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Why can monotone functions only have jump discontinuities?

  1. Jun 23, 2011 #1
    I'm trying to understand why monotone functions can only have jump discontinuities. I've seen formal proofs, but I don't find them intuitively convincing; my imagination can still conceive of an increasing function which is just a bunch of scattered points. To take a simple case, why can't you have a monotone function whose range only contains rational numbers, or only contains irrational numbers?

    Or to take a more complicated case, Conway's base 13 function satisfies the conclusion of the intermediate value theorem even though it is nowhere continuous. Is there some kind of operation which "pushes up points" on the graph of this function which would make it increasing?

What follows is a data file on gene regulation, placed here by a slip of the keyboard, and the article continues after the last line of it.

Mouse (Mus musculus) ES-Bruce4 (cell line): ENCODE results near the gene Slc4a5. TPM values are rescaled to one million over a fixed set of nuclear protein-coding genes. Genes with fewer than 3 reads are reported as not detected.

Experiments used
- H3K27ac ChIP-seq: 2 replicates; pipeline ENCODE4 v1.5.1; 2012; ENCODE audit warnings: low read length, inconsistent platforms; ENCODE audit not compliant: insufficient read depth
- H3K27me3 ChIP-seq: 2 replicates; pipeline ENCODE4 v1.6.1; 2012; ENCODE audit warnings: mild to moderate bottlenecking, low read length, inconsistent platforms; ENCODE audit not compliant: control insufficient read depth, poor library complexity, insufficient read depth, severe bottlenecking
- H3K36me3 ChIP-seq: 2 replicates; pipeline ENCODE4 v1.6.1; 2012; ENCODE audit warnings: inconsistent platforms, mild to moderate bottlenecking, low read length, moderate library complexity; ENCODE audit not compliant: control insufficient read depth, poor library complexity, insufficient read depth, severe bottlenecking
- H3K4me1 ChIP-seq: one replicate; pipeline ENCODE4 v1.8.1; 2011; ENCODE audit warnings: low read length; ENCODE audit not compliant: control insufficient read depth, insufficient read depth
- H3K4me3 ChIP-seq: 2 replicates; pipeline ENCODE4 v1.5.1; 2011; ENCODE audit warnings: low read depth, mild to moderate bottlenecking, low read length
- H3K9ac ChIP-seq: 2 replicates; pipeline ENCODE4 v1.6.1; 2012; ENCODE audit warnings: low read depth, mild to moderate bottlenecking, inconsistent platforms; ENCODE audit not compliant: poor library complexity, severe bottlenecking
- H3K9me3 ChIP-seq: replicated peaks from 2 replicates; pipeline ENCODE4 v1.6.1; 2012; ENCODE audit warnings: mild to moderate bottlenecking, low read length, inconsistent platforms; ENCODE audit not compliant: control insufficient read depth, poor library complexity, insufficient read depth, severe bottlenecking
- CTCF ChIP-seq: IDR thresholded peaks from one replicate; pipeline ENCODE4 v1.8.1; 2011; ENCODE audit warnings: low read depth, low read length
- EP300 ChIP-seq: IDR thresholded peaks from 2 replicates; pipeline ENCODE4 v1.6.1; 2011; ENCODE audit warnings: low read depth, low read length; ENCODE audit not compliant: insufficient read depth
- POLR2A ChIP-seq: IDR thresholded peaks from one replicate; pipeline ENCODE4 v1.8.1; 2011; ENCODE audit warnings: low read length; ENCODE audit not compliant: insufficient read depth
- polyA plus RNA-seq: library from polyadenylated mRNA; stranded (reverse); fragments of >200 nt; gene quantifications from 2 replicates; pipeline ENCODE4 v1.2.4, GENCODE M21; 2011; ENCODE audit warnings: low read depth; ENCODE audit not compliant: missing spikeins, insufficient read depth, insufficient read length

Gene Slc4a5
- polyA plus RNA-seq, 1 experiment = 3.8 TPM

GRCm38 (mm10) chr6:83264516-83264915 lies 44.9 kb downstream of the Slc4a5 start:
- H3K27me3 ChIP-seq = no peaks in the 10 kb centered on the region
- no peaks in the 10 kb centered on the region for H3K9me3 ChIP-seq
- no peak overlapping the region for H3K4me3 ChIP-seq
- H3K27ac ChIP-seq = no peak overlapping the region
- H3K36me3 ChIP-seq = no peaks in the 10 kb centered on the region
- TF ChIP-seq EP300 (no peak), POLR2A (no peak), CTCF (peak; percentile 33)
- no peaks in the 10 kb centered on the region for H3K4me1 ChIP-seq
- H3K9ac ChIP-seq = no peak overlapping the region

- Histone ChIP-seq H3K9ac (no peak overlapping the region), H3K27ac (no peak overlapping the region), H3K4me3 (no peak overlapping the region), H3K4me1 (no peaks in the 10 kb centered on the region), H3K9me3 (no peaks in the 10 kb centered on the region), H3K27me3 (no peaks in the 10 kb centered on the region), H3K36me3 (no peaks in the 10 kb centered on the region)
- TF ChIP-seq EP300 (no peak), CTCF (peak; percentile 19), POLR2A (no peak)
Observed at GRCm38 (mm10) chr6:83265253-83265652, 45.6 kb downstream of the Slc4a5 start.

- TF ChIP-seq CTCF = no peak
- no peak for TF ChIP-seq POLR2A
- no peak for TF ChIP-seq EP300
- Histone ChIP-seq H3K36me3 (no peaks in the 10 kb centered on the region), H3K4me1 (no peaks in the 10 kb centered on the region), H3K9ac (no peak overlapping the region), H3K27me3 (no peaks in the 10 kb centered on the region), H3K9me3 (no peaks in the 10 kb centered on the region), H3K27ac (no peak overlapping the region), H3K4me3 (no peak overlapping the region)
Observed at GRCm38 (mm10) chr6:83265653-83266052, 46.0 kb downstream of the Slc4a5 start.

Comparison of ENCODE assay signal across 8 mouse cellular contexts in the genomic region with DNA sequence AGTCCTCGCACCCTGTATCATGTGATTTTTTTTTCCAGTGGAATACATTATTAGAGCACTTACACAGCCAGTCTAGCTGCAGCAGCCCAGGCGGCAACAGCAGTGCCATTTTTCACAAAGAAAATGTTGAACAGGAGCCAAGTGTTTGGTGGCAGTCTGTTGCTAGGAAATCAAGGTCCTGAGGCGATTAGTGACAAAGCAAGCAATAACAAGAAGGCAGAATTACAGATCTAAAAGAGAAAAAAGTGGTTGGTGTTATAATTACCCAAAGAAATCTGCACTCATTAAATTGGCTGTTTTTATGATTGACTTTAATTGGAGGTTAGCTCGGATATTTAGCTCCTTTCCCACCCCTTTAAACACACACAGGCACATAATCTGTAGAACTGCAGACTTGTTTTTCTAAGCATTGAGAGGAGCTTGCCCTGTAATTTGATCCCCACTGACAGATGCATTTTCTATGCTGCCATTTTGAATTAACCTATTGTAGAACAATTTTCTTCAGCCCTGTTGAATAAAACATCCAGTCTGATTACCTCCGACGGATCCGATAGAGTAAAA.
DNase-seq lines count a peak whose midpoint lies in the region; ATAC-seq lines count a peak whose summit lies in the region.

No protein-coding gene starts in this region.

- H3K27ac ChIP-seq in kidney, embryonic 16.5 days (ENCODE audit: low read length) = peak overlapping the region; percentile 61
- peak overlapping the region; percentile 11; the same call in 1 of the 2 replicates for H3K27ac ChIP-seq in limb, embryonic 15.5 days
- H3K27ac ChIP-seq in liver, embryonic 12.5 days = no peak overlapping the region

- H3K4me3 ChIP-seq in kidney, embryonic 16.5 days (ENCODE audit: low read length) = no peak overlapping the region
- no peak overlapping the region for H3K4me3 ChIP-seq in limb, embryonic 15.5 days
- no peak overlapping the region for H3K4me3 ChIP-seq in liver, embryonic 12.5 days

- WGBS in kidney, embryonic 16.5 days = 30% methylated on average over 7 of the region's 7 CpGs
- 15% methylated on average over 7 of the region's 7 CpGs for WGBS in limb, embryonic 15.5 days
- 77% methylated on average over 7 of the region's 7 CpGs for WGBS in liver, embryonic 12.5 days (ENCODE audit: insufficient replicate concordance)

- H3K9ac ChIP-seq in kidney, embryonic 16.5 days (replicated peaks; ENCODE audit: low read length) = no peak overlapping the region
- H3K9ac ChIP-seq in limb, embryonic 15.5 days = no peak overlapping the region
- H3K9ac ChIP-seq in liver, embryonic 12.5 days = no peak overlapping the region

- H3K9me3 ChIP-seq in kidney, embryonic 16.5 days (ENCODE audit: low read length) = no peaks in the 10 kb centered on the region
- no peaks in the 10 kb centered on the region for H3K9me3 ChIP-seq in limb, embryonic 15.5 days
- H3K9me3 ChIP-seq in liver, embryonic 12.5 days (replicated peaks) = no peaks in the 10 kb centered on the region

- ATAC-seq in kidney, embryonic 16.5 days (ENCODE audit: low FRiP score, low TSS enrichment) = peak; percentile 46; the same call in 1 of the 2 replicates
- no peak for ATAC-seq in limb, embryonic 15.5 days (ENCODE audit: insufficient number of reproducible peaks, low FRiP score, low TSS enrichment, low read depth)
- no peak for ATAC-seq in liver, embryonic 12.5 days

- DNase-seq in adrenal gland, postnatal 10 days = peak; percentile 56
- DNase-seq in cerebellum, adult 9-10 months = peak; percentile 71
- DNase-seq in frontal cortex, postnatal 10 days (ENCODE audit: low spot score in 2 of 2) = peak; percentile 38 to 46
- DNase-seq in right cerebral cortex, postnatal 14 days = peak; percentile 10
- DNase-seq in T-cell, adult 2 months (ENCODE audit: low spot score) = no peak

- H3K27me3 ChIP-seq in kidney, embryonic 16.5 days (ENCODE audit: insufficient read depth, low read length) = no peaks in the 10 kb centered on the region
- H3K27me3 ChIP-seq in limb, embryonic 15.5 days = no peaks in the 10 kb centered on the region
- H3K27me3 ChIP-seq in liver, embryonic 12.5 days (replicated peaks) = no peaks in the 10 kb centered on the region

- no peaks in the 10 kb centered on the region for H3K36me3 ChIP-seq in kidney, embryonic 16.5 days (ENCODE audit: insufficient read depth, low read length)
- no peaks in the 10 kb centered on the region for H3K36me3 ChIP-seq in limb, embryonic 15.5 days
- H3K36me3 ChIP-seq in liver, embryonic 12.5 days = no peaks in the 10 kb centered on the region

Any help would be greatly appreciated.

    Thank You in Advance.
  2. jcsd
  3. Jun 24, 2011 #2


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    You can. And all discontinuities are jump discontinuities.

  4. Jun 24, 2011 #3
    I thought a jump discontinuity occurs when both one-sided limits occur, but are unequal. It seems like for the function I'm describing, one-sided limits would not exist anywhere. Isn't there some theorem to the effect that, if f is discontinuous everywhere on some interval containing a, then the one-sided limits of f(x) as x goes to a cannot exist?

    Also, I thought a function can only have countably many jump discontinuities, while the function I'm describing would be discontinuous over the entire real line.
  5. Jun 24, 2011 #4
    OK, I just realized that my description of the function wasn't what I intended. So let me restate my question in this way: why can't you have a monotone function whose range contains only irrational numbers and contains all the irrational numbers in some interval (a,b)?
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